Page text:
Translation:  6 U.S. Gallons, so your water meter reading is now at: 236 U.S. Gallons.

4. The Small Dial: As the red hand on the Small Dial moves from one number to the next, it’s measuring one tenth of a gallon (note the decimal point), so one complete rotation on the Small Dial measures one gallon. In this example, it is — 7 —
Translation:  .7 U.S. Gallons, so your water meter reading is now at: 236.7 U.S. Gallons, and your TOTAL is: 10,236.7 U.S. Gallons.

So What’s My Rate of Consumption? The Final Tip: Simple Subtraction
To get your rate of water consumption between water meter readings: Take your previous water meter reading, and subtract it from your most current water meter reading.

How to Read the Neptune T-10 3/4 inch Water Meter in Cubic Feet

The Neptune T-10 water meter (and submeter) has a very straightforward face, and just a quick look at only the Register tells you your consumption. And then, if you want a very precise reading, the simple trick is to separate it into two distinct parts: The Register and The Dial.

The Register: The Big Picture Number
1. The Register in this example water meter displays  — 102367 —
Translation: 102 thousand, 3 hundred and 67 Cubic Feet, or: 102,367.00

Now, you could stop reading your meter here, because you know, to the single-digit cubic foot, that the water meter reading is 102,367 cubic feet.

2. However, since you’re probably NOT consuming by the hundreds of thousands of cubic feet (or haven’t got there yet), you’ll most likely focus on just the last few numbers on the Register, depending on your rate of consumption. In this example, those last few numbers are — 367 —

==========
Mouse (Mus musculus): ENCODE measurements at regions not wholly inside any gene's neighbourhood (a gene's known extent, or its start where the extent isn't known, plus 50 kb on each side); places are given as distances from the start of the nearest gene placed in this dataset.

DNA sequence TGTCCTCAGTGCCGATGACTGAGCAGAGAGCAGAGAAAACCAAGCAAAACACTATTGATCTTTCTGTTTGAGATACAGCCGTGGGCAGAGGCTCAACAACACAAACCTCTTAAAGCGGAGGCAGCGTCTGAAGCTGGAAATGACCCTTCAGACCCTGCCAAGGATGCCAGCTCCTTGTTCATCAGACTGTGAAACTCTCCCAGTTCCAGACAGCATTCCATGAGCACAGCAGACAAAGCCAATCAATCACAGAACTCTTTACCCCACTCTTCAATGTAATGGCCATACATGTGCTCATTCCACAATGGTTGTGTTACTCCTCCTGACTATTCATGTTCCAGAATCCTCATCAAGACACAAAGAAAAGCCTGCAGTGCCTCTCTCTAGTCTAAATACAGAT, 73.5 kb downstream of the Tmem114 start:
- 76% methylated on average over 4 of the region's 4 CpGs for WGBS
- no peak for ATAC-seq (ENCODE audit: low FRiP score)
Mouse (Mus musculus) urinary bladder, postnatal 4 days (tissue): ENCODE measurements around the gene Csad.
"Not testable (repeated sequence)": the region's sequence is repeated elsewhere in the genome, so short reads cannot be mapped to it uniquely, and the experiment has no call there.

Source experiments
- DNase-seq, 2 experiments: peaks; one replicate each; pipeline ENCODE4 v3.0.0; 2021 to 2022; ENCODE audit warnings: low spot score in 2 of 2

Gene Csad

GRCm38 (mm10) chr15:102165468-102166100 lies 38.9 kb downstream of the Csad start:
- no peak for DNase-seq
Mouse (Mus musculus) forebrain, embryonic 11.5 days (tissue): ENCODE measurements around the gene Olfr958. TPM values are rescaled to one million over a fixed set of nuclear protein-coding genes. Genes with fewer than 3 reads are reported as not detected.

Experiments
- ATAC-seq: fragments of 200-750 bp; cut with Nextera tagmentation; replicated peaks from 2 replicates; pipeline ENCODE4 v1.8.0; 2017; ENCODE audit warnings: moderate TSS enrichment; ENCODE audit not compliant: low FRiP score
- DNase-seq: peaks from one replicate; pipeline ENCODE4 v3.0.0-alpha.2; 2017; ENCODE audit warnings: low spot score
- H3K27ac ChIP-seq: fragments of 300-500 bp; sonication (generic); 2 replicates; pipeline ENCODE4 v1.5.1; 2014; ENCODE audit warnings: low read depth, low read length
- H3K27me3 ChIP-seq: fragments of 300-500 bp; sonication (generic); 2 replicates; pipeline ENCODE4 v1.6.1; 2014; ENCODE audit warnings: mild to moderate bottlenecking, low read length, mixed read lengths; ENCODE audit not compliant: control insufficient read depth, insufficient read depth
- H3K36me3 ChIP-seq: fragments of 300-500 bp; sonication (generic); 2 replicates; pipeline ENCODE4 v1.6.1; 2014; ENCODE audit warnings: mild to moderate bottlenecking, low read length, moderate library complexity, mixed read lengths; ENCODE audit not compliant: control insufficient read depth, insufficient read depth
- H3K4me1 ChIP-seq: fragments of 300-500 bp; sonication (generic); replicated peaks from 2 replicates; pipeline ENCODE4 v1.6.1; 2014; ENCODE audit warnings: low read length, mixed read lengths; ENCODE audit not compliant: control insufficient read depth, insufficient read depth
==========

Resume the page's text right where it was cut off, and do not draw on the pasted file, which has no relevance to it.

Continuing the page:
Translation:  367 Cubic Feet.

The Dial: The Number of Cubic Feet in Tenths
3. As the red sweep hand on the Dial moves from one number to the next number (please note the decimal point), it’s measuring one tenth of a cubic foot, so one complete rotation equals 1 cubic foot. Tack the Dial number on after the Register numbers. The red Dial hand in this example is at — 4 (if you practice just rounding down) — or — 49 (if you want to be precise) —
Translation:  .4 Cubic Foot (or .49), so your water meter reading is now at: 367.40 Cubic Feet, and your precise TOTAL is: 102,367.49 Cubic Feet.

So What’s My Rate of Consumption? The Final Tip: Simple Subtraction

To get your rate of water consumption between water meter readings: Take your previous water meter reading, and subtract it from your most current water meter reading.

How to Read the Neptune T-10 3/4 inch Water Meter in U.S. Gallons (without Static Zero)

The Neptune T-10 water meter has a very straightforward face, and just a quick look at the Register tells you your consumption. And then, if you want a very precise reading, the simple trick is to separate it into two distinct parts: The Register and The Dial.

The Register: The Big Picture Number
1. The Register in this example water meter displays  — 102367 —
Translation: 102 thousand, 3 hundred and 67 U.S. Gallons, or: 102,367.00

Now, you could stop reading your meter here, because you know, to the single-digit gallon, that the water meter reading is 102,367 gallons.

2. However, since you’re probably NOT consuming by the hundreds of thousands of gallons (or haven’t got there yet), you’ll most likely focus on just the last few numbers on the Register, depending on your rate of consumption. In this example, those last few numbers are — 367 —
Translation:  367 U.S. Gallons.

The Dial: The Number of Gallons in Tenths (or sub-gallons)